Another contentious issue is that only depictions of real children will come under scrutiny, but not those images derived from "fantasy" or imagined. How is a viewer, editor, curator or censor to determine whether a painting or image is of a "real" child or an image conjured up by the artist, or an amalgam of several sources?

Another requirement that impinges on artistic spontaneity, a crucial element in the creative process, is the requirement for parental consent before a child is featured. Should an artist photograph their own child naked and then decide at a later point that the photograph has artistic merit, its exhibition or distribution could be prevented on the grounds that the artist had not sought a police check or signed a declaration of adherence to the protocols prior to taking the photo.

Robert Nelson commented on this conundrum in the Age on January 7 in an article entitled "We're being treated like suspected criminals".

"Every judge would be sympathetic to a spontaneous work done in good faith, and there was a sense that the law was on the artists' side. But now, artists ignoring the protocols will be stymied," Nelson wrote.

"No gallery or magazine funded by the Australia Council will show the work unless full compliance can be guaranteed. Frozen out by the higher zones of the system, any work lacking full compliance is unlikely to appeal to commercial galleries either. Any spontaneous photograph is condemned to artistic exile if a child in it accepts direction from the photographer."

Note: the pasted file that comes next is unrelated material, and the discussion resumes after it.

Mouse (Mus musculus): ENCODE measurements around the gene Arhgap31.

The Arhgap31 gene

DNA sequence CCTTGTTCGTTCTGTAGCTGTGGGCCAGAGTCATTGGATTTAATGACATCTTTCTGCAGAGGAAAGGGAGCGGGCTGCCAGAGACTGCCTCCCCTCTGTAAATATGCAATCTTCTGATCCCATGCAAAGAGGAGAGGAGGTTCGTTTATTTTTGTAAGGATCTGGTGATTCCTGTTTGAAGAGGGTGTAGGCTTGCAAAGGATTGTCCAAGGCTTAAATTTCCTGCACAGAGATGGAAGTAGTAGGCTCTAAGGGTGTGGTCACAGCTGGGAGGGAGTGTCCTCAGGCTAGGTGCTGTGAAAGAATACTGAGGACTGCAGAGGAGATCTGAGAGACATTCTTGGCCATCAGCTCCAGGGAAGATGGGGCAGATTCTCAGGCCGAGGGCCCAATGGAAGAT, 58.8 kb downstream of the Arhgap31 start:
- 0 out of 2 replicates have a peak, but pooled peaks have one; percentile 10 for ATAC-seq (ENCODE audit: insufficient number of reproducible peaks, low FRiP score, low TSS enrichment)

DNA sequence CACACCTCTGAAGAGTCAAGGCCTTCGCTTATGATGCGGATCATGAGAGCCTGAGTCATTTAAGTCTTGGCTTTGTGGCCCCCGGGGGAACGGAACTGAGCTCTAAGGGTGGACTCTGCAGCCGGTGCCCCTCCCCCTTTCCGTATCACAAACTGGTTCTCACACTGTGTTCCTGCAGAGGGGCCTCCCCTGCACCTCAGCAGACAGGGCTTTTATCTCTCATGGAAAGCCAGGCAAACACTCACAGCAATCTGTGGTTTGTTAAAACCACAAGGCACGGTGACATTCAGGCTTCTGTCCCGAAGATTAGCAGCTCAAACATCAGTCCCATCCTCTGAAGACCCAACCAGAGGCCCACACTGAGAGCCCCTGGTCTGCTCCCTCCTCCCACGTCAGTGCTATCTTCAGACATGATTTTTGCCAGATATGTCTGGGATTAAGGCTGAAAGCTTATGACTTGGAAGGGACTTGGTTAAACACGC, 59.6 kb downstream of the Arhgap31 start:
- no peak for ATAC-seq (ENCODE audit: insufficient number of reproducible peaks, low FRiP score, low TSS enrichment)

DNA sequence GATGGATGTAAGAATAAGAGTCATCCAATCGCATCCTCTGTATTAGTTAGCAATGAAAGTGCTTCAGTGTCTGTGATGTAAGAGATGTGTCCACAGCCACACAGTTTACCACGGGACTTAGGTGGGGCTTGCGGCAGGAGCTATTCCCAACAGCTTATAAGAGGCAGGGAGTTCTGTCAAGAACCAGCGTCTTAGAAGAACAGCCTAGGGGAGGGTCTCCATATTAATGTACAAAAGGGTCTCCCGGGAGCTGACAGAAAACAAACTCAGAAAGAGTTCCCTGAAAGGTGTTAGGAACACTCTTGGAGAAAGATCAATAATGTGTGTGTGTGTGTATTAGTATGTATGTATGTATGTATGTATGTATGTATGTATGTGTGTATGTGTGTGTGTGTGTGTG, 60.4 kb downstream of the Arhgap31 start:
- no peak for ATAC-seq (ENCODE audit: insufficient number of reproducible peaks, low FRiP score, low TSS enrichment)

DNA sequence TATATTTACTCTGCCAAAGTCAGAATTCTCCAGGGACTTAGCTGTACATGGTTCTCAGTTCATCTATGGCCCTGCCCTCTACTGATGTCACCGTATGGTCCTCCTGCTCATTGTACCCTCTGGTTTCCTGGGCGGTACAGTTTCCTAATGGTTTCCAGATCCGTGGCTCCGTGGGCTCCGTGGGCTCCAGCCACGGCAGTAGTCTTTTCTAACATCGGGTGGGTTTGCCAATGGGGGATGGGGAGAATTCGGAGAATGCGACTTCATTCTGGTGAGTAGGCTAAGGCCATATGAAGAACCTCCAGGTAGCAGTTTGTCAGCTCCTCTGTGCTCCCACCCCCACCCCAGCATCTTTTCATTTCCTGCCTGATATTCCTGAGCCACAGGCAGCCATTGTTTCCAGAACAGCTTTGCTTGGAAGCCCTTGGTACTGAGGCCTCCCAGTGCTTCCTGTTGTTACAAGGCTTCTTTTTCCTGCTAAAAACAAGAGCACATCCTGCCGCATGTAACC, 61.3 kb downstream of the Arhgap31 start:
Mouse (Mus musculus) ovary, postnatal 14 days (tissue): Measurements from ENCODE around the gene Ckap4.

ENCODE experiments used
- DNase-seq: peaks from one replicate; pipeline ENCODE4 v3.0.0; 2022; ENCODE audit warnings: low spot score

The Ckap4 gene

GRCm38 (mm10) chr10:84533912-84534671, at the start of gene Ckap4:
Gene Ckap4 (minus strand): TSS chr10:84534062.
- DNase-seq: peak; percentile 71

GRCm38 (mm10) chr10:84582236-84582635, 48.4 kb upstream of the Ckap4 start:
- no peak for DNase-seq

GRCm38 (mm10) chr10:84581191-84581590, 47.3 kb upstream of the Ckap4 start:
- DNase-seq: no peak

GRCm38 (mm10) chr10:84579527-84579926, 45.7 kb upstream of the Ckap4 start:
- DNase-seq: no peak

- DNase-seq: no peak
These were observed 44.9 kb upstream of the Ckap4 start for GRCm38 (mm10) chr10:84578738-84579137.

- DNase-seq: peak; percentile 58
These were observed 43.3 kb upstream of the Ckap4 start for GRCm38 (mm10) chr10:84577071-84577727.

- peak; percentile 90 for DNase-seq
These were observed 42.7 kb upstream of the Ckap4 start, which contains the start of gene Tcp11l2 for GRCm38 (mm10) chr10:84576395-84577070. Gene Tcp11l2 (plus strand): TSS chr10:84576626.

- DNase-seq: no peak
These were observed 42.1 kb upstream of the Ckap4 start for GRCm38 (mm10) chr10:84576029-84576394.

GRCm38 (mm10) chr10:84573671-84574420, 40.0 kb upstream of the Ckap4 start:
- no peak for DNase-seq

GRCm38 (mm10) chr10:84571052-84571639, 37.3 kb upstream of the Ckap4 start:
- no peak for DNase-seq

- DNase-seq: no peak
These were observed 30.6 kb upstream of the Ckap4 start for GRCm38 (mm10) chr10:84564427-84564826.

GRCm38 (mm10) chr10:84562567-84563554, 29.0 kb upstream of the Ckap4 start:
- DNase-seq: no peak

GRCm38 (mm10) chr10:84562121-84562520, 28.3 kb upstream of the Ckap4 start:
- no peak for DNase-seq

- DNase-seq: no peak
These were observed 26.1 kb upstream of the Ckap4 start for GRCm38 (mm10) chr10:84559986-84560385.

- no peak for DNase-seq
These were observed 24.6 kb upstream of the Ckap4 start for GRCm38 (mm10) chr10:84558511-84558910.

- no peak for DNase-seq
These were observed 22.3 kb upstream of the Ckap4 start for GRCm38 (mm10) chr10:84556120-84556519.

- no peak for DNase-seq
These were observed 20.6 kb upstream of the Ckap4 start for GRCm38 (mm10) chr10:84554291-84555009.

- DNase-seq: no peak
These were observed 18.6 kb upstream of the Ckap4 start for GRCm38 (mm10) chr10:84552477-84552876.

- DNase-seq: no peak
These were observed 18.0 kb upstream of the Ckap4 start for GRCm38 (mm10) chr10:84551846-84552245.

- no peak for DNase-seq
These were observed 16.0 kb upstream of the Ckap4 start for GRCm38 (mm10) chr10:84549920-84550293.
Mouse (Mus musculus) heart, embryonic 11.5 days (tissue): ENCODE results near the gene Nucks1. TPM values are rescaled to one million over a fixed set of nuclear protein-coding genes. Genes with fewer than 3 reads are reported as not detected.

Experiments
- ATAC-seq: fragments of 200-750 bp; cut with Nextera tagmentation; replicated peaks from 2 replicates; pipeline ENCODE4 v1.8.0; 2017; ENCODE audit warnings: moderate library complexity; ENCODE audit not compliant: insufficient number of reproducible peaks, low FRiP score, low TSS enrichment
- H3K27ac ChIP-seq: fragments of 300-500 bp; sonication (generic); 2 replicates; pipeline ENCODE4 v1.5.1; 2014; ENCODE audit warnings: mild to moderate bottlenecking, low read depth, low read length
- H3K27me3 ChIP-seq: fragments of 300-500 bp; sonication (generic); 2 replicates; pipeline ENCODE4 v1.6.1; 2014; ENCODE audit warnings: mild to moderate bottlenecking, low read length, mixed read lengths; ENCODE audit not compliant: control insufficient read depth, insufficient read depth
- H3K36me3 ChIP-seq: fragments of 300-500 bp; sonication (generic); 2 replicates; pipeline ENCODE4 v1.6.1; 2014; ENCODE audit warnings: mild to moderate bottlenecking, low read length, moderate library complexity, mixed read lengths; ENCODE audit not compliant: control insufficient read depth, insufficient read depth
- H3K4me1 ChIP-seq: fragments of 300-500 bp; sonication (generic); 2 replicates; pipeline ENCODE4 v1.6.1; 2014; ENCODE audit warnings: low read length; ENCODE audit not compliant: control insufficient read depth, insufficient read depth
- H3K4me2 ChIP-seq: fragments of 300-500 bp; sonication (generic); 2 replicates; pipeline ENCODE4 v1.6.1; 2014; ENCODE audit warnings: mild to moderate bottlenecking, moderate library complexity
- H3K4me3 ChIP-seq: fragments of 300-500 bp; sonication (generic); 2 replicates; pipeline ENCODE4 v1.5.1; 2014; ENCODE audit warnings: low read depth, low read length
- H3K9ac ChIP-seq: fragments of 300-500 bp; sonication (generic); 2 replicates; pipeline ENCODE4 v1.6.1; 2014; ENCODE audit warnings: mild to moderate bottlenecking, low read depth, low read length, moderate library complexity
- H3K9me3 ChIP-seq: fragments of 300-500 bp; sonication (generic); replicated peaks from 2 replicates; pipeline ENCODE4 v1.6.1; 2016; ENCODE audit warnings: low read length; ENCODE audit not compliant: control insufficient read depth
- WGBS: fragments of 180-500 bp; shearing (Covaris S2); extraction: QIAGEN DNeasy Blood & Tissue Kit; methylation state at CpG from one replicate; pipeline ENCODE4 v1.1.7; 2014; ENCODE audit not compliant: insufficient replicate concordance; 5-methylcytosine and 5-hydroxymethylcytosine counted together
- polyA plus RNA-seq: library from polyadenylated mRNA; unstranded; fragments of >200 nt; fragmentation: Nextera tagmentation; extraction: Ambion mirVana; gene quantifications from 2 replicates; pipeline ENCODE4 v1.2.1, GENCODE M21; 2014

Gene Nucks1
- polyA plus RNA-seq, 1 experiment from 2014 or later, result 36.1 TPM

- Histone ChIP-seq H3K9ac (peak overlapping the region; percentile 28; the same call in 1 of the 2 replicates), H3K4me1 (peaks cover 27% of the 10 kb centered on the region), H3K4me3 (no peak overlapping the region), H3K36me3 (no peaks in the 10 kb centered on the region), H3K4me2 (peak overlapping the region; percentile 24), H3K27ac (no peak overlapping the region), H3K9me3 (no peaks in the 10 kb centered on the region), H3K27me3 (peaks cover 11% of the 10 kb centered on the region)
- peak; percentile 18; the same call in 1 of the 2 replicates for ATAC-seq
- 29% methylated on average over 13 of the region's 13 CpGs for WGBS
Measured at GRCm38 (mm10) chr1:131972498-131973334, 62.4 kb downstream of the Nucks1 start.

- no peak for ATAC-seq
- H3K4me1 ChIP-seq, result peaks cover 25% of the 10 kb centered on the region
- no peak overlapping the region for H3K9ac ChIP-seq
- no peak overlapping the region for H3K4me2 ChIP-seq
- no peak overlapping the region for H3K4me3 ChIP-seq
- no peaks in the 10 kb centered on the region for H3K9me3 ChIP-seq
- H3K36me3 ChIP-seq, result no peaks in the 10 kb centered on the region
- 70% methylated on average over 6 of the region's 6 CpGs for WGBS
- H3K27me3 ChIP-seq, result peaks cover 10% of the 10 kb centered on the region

Kathy Keele, Australia Council's chief executive officer, writing in the December issue of the International Federation of Arts Councils and Culture Agencies claimed that the protocols would have "no impact on our assessment of artistic excellence measures" and were "voluntary".

While there is no law to enforce the Australia Council's guidelines, Keele's claims are an attempt to downplay the anti-democratic character of the new measures. Notwithstanding her effort to portray the measures as "voluntary" they establish a new government funding benchmark that can and will be used to intimidate and silence artists and suppress their work.

As from January 1, all applicants for grants from the Australia Council, which has an annual budget of over $160 million, will have to certify that they are aware of and comply with the protocols. Applicants who refuse will be denied government funding.

These measures constitute a further serious erosion of the rights of artists, and they form part of an ongoing government assault on the democratic rights of the working class as a whole. Having failed to succeed in censoring Henson and others through the existing channels, the Rudd government, through the Arts Council, which it fully funds, is seeking to introduce supra-legal measures through the back door.

The author also recommends:

Frank Moorhouse speaks with WSWS

Australia: Labor government backs witch-hunting of photographer Bill Henson

Australian photographer Bill Henson—scapegoat for a wider assault on democratic rights

Australia: Labor governments demand tougher censorship laws